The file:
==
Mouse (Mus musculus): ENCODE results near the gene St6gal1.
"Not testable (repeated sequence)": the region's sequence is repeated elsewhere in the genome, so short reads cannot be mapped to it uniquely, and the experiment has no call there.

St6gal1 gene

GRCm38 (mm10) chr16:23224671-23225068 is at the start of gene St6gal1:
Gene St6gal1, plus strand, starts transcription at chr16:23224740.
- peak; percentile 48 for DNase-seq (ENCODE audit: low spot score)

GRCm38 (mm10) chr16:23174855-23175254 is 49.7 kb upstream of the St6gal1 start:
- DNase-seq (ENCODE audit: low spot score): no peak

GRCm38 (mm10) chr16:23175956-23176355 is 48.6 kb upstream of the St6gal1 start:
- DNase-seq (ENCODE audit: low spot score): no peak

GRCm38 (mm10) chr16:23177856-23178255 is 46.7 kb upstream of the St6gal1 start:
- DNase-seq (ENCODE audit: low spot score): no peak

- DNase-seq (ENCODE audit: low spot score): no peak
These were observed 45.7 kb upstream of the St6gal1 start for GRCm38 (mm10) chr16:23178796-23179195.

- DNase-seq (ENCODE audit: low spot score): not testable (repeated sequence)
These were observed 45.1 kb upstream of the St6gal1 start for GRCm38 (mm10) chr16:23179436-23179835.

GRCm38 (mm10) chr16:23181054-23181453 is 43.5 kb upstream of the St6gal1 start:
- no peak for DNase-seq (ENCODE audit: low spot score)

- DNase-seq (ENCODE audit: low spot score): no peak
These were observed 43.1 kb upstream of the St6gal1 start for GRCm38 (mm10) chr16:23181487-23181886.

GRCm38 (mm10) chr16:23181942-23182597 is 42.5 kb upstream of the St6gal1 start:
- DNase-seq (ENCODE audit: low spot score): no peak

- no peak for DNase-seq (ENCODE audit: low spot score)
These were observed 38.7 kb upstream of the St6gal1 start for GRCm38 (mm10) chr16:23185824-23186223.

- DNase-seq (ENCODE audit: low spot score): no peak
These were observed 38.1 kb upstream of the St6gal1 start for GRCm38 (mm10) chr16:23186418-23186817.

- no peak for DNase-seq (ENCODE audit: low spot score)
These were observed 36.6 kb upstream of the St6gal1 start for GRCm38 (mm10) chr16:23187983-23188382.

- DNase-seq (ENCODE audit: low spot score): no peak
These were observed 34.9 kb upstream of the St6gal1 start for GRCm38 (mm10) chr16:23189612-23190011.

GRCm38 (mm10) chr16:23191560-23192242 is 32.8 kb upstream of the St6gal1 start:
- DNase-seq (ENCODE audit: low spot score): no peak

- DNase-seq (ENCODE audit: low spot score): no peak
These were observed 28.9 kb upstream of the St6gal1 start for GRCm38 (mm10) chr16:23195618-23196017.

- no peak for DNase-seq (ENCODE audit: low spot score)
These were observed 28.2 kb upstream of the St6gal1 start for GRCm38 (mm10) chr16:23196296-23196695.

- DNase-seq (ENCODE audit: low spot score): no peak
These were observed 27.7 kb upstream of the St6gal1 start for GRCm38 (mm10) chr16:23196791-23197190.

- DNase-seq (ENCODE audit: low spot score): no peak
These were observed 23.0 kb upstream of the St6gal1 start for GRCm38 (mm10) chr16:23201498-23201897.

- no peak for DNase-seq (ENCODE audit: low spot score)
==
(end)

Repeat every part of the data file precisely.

Mouse (Mus musculus): ENCODE results near the gene St6gal1.
"Not testable (repeated sequence)": the region's sequence is repeated elsewhere in the genome, so short reads cannot be mapped to it uniquely, and the experiment has no call there.

St6gal1 gene

GRCm38 (mm10) chr16:23224671-23225068 is at the start of gene St6gal1:
Gene St6gal1, plus strand, starts transcription at chr16:23224740.
- peak; percentile 48 for DNase-seq (ENCODE audit: low spot score)

GRCm38 (mm10) chr16:23174855-23175254 is 49.7 kb upstream of the St6gal1 start:
- DNase-seq (ENCODE audit: low spot score): no peak

GRCm38 (mm10) chr16:23175956-23176355 is 48.6 kb upstream of the St6gal1 start:
- DNase-seq (ENCODE audit: low spot score): no peak

GRCm38 (mm10) chr16:23177856-23178255 is 46.7 kb upstream of the St6gal1 start:
- DNase-seq (ENCODE audit: low spot score): no peak

- DNase-seq (ENCODE audit: low spot score): no peak
These were observed 45.7 kb upstream of the St6gal1 start for GRCm38 (mm10) chr16:23178796-23179195.

- DNase-seq (ENCODE audit: low spot score): not testable (repeated sequence)
These were observed 45.1 kb upstream of the St6gal1 start for GRCm38 (mm10) chr16:23179436-23179835.

GRCm38 (mm10) chr16:23181054-23181453 is 43.5 kb upstream of the St6gal1 start:
- no peak for DNase-seq (ENCODE audit: low spot score)

- DNase-seq (ENCODE audit: low spot score): no peak
These were observed 43.1 kb upstream of the St6gal1 start for GRCm38 (mm10) chr16:23181487-23181886.

GRCm38 (mm10) chr16:23181942-23182597 is 42.5 kb upstream of the St6gal1 start:
- DNase-seq (ENCODE audit: low spot score): no peak

- no peak for DNase-seq (ENCODE audit: low spot score)
These were observed 38.7 kb upstream of the St6gal1 start for GRCm38 (mm10) chr16:23185824-23186223.

- DNase-seq (ENCODE audit: low spot score): no peak
These were observed 38.1 kb upstream of the St6gal1 start for GRCm38 (mm10) chr16:23186418-23186817.

- no peak for DNase-seq (ENCODE audit: low spot score)
These were observed 36.6 kb upstream of the St6gal1 start for GRCm38 (mm10) chr16:23187983-23188382.

- DNase-seq (ENCODE audit: low spot score): no peak
These were observed 34.9 kb upstream of the St6gal1 start for GRCm38 (mm10) chr16:23189612-23190011.

GRCm38 (mm10) chr16:23191560-23192242 is 32.8 kb upstream of the St6gal1 start:
- DNase-seq (ENCODE audit: low spot score): no peak

- DNase-seq (ENCODE audit: low spot score): no peak
These were observed 28.9 kb upstream of the St6gal1 start for GRCm38 (mm10) chr16:23195618-23196017.

- no peak for DNase-seq (ENCODE audit: low spot score)
These were observed 28.2 kb upstream of the St6gal1 start for GRCm38 (mm10) chr16:23196296-23196695.

- DNase-seq (ENCODE audit: low spot score): no peak
These were observed 27.7 kb upstream of the St6gal1 start for GRCm38 (mm10) chr16:23196791-23197190.

- DNase-seq (ENCODE audit: low spot score): no peak
These were observed 23.0 kb upstream of the St6gal1 start for GRCm38 (mm10) chr16:23201498-23201897.

- no peak for DNase-seq (ENCODE audit: low spot score)